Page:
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Phonological history of English close front vowels

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The close and mid-height front vowels of English (vowels of i and e type) have undergone a variety of changes over time and often vary by dialect.

Developments involving long vowels[edit]

Until Great Vowel Shift[edit]

Middle English had a long close front vowel /iː/, and two long mid front vowels: the close-mid /eː/ and the open-mid /ɛː/. The three vowels generally correspond to the modern spellings ⟨i⟩, ⟨ee⟩ and ⟨ea⟩ respectively, but other spellings are also possible. The spellings that became established in Early Modern English are mostly still used today, but the qualities of the sounds have changed significantly.

The /iː/ and /eː/ generally corresponded to similar Old English vowels, and /ɛː/ came from Old English /æː/ or /æːɑ̯/. For other possible histories, see English historical vowel correspondences. In particular, the long vowels sometimes arose from short vowels by Middle English open syllable lengthening or other processes. For example, team comes from an originally-long Old English vowel, and eat comes from an originally-short vowel that underwent lengthening. The distinction between both groups of words is still preserved in a few dialects, as is noted in the following section.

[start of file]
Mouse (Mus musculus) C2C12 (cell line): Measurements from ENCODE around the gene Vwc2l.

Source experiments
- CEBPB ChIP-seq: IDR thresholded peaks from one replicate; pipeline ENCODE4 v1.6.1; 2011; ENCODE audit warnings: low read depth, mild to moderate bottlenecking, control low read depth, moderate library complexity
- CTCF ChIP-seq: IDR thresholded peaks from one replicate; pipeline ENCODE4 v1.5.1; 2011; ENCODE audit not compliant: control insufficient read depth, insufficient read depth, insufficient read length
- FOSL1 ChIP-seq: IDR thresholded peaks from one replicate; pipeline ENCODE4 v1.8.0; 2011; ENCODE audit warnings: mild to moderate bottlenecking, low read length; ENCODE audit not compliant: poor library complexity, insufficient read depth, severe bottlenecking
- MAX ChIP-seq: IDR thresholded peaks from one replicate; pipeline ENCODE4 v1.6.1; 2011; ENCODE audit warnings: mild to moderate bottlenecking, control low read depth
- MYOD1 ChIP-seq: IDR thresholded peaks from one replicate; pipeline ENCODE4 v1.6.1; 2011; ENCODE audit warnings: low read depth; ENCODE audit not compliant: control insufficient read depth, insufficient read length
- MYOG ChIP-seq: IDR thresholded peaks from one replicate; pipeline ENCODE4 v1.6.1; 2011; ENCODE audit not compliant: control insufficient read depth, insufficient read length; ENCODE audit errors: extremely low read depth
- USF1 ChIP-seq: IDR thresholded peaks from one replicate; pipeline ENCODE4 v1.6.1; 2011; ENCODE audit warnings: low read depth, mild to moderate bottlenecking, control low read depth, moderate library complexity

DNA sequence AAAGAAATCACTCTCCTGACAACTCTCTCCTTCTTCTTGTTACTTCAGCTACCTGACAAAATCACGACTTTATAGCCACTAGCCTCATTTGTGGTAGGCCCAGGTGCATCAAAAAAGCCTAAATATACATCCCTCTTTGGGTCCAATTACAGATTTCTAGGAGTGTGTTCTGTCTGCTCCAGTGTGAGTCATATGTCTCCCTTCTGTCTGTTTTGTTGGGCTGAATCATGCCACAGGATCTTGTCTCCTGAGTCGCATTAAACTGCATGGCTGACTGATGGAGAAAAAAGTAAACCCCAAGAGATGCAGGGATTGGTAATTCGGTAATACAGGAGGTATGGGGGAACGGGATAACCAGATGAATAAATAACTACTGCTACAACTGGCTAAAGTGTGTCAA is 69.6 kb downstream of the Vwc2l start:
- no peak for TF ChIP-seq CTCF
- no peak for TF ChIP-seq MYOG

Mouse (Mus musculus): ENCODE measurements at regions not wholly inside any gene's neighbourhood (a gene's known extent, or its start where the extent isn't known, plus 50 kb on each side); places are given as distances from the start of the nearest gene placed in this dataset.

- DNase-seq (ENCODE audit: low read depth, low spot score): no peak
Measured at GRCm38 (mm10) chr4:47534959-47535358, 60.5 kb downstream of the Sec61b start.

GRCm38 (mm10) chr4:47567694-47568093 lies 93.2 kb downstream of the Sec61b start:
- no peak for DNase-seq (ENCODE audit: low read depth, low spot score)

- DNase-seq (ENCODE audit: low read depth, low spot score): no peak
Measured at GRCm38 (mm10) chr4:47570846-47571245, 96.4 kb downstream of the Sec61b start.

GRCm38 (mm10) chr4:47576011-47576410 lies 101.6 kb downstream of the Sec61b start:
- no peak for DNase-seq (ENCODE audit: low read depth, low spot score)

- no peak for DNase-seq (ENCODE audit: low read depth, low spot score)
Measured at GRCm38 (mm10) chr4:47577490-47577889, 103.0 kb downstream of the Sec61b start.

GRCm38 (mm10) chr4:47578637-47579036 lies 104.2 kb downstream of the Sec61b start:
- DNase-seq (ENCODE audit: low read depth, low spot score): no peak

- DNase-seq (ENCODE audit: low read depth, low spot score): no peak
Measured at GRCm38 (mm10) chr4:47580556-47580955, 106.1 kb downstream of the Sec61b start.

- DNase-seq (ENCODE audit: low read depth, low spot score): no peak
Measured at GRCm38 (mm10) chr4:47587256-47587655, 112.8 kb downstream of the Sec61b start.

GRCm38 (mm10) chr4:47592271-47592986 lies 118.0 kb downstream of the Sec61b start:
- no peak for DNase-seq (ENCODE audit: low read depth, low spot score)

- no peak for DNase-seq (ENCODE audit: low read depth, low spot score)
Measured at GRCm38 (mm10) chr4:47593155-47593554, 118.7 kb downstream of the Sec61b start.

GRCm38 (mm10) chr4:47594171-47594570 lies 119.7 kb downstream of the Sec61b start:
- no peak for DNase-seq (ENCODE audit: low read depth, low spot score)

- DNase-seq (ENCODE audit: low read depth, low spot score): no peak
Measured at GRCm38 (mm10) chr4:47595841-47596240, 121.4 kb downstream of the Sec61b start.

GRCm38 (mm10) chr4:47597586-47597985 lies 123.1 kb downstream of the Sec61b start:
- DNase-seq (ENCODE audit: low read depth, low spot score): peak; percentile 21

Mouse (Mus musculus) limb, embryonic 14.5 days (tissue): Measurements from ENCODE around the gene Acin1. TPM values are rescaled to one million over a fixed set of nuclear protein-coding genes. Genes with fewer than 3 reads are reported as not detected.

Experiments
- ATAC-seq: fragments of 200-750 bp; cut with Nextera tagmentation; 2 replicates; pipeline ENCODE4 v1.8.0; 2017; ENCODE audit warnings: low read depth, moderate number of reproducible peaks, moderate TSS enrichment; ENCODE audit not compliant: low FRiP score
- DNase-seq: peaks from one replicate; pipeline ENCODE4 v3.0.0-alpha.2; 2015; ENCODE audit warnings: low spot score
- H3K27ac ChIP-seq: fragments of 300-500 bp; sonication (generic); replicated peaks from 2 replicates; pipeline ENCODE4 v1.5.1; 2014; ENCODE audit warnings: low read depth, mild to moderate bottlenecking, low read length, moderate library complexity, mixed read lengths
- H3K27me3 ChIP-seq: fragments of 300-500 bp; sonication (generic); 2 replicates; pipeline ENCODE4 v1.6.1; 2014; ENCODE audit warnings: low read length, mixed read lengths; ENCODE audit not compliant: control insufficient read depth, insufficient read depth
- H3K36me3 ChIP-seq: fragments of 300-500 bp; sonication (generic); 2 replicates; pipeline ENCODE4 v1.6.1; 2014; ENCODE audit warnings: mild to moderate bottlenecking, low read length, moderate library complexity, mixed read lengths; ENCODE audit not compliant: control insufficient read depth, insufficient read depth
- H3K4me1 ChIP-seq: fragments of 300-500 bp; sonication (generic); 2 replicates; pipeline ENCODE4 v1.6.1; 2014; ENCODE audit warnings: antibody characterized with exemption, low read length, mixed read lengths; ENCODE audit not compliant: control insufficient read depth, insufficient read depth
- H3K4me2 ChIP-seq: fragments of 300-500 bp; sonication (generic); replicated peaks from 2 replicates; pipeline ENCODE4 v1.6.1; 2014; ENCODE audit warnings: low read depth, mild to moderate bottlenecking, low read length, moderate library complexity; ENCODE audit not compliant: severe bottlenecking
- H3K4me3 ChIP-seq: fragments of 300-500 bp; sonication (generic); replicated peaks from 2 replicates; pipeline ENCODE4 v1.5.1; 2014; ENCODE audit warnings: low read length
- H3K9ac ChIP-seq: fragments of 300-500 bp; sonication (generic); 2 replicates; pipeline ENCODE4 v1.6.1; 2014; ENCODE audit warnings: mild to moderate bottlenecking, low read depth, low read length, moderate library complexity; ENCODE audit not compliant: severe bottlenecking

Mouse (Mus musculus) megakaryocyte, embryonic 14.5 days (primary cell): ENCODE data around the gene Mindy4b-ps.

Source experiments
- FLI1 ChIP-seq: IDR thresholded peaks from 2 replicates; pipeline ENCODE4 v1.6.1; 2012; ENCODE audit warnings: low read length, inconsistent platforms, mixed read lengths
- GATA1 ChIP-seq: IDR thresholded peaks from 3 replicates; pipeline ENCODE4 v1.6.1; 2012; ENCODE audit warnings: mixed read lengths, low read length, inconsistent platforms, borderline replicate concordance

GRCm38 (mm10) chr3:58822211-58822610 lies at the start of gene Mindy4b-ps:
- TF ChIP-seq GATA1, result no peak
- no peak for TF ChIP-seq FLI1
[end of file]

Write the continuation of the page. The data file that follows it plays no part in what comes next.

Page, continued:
Middle English /ɛː/ was shortened in certain words. Both long and short forms of such words often existed alongside each other during Middle English. In Modern English, the short form has generally become standard, but the spelling ⟨ea⟩ reflects the formerly-longer pronunciation.[1] The words that were affected include several ending in d, such as bread, head, spread, and various others, including breath, weather, and threat. For example, bread was /brɛːd/ in earlier Middle English but came to be shortened and to be rhymed with bed.

During the Great Vowel Shift, the normal outcome of /iː/ was a diphthong, which developed into Modern English /aɪ/, as in mine and find. Meanwhile, /eː/ became /iː/, as in feed, and /ɛː/ of words like meat became /eː/, which later merged with /iː/ in nearly all dialects, as is described in the following section.

Meet–meat merger [edit]